Back in March 2009 we launched with some anxiety a campaign to oppose the transformation of youth work into little more than an agency of behavioural modification. In fact our desire to resist the increasing imposition of prescribed and predictable outcomes upon our practice struck a chord. So much so that on February 11 our first national conference held in Manchester brought together almost 150 students, workers, academics and supporters to explore such issues as the drive towards Integrated Youth Support Services; our increasing incorporation into surveillance and policing; and the insidious undermining of our allegiance to a voluntary relationship with young people. Of course, given the diverse character of Youth Work, we did not always see eye to eye. Nevertheless we did engender a collective and creative commitment to youth work as ‘an association and critical conversation without guarantees’.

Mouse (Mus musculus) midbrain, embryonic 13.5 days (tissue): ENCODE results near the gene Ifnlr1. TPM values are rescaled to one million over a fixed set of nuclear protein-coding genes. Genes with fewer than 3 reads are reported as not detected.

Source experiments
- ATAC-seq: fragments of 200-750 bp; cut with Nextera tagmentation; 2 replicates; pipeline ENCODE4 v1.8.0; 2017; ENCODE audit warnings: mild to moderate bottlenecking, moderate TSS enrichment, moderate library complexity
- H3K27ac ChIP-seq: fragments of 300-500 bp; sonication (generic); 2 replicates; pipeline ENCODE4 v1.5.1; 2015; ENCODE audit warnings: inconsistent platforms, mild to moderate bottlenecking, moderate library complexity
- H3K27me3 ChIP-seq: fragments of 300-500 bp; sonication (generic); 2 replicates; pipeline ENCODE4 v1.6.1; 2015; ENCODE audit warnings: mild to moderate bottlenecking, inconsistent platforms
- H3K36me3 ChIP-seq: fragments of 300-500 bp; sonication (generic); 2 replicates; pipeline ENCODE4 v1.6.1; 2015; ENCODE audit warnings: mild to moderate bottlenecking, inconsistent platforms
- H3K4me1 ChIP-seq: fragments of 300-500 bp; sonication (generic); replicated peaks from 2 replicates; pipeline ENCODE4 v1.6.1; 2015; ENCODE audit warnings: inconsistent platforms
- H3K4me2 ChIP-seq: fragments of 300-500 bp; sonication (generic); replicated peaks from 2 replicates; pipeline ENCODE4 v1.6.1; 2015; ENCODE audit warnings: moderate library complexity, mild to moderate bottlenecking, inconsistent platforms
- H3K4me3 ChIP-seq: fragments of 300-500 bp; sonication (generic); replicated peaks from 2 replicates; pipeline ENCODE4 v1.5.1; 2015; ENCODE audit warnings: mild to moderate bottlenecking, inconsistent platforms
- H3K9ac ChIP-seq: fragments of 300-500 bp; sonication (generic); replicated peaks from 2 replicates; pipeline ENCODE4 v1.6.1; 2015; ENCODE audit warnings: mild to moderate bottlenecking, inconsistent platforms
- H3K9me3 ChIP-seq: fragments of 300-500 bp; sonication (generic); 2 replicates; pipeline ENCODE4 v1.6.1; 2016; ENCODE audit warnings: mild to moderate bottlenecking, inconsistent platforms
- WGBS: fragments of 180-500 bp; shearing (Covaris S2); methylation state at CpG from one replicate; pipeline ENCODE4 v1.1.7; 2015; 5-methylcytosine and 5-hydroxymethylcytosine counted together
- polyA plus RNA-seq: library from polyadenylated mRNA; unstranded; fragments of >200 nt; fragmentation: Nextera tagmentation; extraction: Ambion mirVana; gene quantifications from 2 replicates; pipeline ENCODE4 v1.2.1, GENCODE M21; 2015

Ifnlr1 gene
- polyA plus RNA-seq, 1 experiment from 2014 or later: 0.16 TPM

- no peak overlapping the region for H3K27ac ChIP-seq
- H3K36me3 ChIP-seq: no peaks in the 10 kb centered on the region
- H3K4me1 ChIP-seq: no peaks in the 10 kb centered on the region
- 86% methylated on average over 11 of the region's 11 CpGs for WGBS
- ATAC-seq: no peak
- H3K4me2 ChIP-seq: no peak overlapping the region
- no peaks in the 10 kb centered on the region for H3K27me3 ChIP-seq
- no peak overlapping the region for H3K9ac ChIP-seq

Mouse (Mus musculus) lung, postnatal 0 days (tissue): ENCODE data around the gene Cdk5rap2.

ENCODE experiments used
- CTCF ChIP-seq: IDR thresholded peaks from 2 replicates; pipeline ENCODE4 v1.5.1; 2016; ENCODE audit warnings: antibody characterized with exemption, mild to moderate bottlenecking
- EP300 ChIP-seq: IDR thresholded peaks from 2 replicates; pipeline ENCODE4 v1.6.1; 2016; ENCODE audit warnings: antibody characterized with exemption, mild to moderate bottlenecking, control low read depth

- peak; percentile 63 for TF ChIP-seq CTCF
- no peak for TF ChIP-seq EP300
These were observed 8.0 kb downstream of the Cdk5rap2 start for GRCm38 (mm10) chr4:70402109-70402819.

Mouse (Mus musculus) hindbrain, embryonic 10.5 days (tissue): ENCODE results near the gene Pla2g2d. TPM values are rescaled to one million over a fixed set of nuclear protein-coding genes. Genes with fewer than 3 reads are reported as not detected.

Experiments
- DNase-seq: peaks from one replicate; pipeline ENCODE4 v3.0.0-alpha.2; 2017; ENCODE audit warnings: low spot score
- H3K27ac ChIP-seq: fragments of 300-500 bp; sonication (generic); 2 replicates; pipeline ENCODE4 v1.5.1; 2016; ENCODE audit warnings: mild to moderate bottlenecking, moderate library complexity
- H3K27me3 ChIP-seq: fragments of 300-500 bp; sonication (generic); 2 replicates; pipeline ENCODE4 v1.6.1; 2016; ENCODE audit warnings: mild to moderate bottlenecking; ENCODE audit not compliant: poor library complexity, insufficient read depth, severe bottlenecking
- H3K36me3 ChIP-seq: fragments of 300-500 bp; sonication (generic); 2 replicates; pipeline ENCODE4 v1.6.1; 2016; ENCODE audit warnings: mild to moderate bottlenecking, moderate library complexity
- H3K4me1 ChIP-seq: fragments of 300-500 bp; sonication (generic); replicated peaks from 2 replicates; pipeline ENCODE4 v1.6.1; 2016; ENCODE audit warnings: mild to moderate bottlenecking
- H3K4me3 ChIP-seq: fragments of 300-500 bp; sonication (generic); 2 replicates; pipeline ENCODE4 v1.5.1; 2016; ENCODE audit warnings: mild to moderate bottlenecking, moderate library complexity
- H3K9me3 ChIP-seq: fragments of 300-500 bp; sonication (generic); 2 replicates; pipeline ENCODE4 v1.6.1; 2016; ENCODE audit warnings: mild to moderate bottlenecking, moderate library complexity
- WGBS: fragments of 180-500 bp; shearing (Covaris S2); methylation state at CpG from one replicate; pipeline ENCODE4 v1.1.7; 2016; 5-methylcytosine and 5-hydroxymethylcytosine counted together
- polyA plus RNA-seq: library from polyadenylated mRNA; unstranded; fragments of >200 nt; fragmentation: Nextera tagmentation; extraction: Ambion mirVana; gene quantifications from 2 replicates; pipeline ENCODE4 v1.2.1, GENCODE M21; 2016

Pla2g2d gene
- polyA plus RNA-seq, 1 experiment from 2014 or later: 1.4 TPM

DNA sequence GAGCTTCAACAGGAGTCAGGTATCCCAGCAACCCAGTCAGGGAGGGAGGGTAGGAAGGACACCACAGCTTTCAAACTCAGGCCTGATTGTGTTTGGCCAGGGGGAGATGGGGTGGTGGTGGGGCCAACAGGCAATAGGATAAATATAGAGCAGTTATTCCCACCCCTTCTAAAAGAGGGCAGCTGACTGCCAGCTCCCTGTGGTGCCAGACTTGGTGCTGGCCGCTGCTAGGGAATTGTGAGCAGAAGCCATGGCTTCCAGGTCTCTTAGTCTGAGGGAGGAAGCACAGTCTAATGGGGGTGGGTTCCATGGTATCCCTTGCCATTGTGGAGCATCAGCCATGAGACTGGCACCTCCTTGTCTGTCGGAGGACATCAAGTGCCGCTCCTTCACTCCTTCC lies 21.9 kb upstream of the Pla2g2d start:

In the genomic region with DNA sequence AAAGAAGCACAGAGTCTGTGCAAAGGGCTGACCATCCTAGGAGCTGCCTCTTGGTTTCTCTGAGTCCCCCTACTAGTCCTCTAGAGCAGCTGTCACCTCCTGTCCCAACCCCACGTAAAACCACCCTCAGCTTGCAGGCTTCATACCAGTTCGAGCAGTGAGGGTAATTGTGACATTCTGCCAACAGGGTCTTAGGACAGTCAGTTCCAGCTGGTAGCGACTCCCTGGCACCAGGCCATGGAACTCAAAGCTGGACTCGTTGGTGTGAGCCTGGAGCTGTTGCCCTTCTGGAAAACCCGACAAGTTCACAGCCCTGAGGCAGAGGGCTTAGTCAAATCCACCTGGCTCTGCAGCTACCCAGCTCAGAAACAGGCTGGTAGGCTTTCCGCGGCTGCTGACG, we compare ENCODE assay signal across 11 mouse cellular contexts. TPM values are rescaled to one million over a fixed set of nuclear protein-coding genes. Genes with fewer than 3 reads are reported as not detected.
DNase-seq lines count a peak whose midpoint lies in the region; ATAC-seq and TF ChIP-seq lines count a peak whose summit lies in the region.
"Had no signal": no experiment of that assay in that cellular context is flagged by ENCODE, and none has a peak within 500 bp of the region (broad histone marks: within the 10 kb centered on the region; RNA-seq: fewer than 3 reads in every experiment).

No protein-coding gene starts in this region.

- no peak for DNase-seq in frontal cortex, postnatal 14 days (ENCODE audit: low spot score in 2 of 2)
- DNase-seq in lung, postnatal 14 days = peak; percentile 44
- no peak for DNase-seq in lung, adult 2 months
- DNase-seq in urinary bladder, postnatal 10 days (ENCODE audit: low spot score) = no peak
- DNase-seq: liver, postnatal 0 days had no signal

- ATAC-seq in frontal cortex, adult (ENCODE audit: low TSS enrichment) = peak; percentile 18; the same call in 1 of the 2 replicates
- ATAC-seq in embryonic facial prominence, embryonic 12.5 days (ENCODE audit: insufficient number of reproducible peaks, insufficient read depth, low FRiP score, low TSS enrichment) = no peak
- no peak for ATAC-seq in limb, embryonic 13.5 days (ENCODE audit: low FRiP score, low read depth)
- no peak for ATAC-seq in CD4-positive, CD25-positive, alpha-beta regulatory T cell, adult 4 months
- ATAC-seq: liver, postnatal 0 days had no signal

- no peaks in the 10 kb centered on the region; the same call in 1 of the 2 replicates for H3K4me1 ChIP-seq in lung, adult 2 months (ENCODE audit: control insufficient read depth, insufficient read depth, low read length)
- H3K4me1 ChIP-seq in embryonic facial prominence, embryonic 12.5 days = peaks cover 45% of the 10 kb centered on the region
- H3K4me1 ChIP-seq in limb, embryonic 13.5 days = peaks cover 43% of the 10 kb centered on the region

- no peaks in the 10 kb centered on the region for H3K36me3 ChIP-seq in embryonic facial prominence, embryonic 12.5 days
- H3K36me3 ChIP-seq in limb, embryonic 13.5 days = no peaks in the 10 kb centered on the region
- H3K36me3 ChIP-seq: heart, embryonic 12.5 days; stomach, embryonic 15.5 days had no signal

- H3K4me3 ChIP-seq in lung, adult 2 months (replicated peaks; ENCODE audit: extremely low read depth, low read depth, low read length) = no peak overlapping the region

Over the next six months we will be focusing on a pre-election strategy of challenging parliamentary candidates to explain how they see young people and youth work; on the reclaiming of National Youth Work Week as a vehicle for a young person-centred practice; and on the necessity of telling our own contradictory tales of our encounters with young people as a qualitative rejoinder to the State’s quantitative obsessions. During this period we also hope to deepen our relationship with the Social Work Action Network at local, regional and national levels.
For more information, see our website here.